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The Green Ladle's student chefs turn up the heat for Farmers' Almanac recipe contest

The recipes, submitted to the Farmers' Almanac, must include at least two tablespoons of honey.

LEWISTON, Maine — The Farmers’ Almanac, which is published by Geiger in Lewiston, is chock full of helpful information – including, of course, its four seasons of weather forecasts.  

Each year, the Almanac also runs a recipe contest. How does it go about picking a winner from all the entries? 207 headed to Lewiston Regional Technical Center’s Green Ladle culinary program to find out. 

On the morning of the Farmers’ Almanac Recipe Contest, the students at The Green Ladle culinary school prepped the final seven dishes that would go before the judges.

Peter Geiger, who publishes the Almanac, turned all the submissions he received over to Chef Dan Caron, who leads The Green Ladle program. This year, each recipe in the contest had to somehow feature at least two tablespoons of honey.

While the Green Ladle kitchen was busy with all the preparations, Chef Dan told us a bit about the contest. 

"We’re looking for – knowing this is being judged – people eat with their eyes –– what is this gonna look like on a plate," he said. "So, we look at that first. Then we look at the taste profile."

Recipes came in from 32 states and four countries. Students and staff at The Green Ladle worked to narrow the submissions down to the seven best.

"And that was some of the questions that we asked the students … What do you think? How is that going to look? How is it going to hold up on a plate? How’s it going to hold up for judging? Does it have texture? Does it have eye appeal? So they really had to meet this criteria," Chef Dan said. "We compete a lot, as you know, but this is kind of a different kind of a competition because it’s not their recipes, but are they making it well, and a great learning experience for them today because they have to speak to the judges and say, ‘This is what I made.’ So, just another soft skill for them to learn."

While the judges began to gather, the students put the final touches on their dishes and got ready to explain to the judges just what they’d created.

All the while, the activity level back in the kitchen was at a fever pitch. 

"Seven minutes! Seven minutes!" Chef Dan said, loud enough to be heard over the noise. 

Maxwell Hall graduated from The Green Ladle two years ago and was back for his third year as a judge.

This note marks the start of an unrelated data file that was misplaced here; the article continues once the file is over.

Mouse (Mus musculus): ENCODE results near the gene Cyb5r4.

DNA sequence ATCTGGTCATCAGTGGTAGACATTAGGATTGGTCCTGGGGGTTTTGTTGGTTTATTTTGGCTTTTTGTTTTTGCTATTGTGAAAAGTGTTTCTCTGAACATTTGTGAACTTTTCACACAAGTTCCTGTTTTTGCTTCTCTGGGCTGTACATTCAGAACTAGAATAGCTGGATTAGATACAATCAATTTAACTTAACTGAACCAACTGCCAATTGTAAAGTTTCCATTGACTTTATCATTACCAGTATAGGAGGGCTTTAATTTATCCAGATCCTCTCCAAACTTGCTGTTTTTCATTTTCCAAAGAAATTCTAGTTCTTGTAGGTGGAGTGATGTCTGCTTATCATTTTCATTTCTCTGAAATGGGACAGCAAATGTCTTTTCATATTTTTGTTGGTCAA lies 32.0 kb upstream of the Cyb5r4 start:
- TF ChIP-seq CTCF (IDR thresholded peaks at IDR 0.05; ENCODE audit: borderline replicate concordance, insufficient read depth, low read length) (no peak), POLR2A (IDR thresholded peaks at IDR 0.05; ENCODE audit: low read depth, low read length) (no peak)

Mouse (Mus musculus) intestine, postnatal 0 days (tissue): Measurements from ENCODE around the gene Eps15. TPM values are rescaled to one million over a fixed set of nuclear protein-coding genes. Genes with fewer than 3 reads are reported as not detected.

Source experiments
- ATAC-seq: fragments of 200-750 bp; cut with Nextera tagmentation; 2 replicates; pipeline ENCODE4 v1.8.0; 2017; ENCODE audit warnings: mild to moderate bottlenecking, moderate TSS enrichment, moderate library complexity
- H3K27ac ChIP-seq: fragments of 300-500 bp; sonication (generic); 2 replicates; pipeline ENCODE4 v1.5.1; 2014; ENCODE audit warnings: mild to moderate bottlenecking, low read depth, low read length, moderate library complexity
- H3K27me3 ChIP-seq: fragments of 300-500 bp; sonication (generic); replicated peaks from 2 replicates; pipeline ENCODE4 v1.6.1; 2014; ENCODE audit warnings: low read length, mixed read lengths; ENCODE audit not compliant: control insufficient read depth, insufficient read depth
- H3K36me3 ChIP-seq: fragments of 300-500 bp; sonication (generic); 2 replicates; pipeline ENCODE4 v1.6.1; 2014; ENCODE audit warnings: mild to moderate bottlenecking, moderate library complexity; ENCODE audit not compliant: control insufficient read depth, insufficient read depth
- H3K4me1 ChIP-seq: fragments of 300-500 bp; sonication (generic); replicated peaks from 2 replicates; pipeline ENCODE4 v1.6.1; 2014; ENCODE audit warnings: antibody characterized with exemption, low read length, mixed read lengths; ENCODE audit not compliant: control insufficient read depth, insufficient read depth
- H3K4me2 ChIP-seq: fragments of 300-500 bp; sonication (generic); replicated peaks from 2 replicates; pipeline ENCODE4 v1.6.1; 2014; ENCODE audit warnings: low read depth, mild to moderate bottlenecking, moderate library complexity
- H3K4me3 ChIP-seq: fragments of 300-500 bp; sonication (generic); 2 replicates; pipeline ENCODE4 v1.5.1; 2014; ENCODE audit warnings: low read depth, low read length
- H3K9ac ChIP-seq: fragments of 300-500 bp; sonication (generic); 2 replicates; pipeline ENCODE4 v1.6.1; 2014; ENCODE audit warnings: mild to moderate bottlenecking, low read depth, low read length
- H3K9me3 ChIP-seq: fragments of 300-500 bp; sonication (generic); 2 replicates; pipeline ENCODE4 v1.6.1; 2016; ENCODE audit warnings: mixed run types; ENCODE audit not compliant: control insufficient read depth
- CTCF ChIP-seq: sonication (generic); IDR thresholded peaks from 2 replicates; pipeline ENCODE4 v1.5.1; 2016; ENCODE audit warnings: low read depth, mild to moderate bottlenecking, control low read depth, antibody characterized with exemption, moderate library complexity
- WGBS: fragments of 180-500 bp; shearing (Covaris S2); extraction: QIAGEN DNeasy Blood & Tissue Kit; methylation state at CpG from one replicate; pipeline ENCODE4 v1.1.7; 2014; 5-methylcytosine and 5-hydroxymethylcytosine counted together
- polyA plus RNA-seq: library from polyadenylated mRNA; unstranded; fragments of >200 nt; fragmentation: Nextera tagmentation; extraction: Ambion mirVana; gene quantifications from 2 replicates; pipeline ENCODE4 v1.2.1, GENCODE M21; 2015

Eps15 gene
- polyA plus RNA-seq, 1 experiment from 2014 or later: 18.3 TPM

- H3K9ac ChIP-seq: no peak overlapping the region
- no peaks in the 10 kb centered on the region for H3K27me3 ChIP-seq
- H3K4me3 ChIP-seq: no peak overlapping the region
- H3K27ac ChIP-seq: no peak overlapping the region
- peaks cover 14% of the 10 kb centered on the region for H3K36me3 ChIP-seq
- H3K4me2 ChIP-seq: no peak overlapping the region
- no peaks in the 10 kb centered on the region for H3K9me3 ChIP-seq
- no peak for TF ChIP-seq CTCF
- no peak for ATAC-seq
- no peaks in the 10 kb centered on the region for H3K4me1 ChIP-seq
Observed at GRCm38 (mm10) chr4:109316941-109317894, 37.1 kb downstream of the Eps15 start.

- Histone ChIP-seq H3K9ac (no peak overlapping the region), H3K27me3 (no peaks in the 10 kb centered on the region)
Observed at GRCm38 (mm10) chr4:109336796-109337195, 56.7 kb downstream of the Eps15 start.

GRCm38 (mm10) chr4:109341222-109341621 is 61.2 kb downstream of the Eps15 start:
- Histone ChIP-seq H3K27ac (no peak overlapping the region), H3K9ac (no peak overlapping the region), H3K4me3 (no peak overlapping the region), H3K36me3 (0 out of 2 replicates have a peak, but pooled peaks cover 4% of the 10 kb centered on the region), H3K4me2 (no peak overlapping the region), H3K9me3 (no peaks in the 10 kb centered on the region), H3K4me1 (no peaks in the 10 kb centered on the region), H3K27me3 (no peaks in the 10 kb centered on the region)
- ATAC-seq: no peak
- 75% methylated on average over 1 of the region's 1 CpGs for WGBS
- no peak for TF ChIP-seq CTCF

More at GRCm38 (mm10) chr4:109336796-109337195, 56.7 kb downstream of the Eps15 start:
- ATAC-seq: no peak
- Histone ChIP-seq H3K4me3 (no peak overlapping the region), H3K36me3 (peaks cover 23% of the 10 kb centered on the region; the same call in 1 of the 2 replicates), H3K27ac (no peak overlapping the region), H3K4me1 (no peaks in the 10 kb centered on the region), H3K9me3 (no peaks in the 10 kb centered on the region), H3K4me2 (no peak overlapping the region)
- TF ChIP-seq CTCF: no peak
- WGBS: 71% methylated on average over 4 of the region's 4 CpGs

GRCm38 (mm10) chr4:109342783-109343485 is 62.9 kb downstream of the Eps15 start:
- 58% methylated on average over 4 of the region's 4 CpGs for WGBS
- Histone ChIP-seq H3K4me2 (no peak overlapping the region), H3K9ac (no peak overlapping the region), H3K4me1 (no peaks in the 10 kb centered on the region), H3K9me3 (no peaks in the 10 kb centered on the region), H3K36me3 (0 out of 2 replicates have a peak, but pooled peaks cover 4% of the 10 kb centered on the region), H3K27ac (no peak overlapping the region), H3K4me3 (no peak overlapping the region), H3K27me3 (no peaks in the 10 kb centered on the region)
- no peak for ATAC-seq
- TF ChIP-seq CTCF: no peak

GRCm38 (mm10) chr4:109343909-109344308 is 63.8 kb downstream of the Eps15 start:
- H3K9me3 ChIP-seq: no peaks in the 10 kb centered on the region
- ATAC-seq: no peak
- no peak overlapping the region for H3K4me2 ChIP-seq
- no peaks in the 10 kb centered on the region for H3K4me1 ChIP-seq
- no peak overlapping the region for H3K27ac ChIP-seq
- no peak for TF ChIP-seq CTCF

"It’s really fun to see to see what kind of recipes people come in with, and I think the fact that I like the most is that it’s coming from homes," he said. "Like, people’s families are sending these in, so there’s a lot of personality between each recipe."

The seven final recipes covered the range of courses: salad, main course, and dessert. The judges evaluated flavor, creativity, and how the honey is used.

"Usually what I’m looking for is the use of the ingredient because it would be very hard to compare two different types of food," Hall added. 

The students stood at their station, each explaining their dish, how it was prepared, and the key ingredients. The judges asked questions and sampled the dishes while taking notes and filling out a score sheet.

"This really is about what students learn in school. Dan and his team continue to find new ways to engage the students. This is certainly a hands-on experience as opposed to just making a meal to be served," Peter Geiger, publisher of the Farmers' Almanac, said. "This is very much a part of a national publication. They’re going to see their work, finally, in the almanac and online. I’m just so excited about this thing – it’s the best. It really is."

Duram Qahalliu made a chicken dish with bread crumbs, garlic, and, of course, plenty of honey.

"It’s got me nervous. Even though it’s not me competing. Still has me nervous, but I hope they like it. I actually made this the night before to get a feel for it. I thought it was really, really good," Duram said. "I really liked the crust, the crunch. The honey actually made it taste wonderful. The chicken was juicy. This was the juiciest chicken I’ve ever had."

After sampling all of the dishes, the judges got down to business.

"That was the easy part. Now, the hard part is coming up with the top three items," Geiger said.

We cannot tell you which recipe won! The contest winners are kept under wraps until the 2023 Farmers' Almanac comes out this August. There are cash prizes to the top three winners, as well as the announcement of next year’s contest and specific ingredient.

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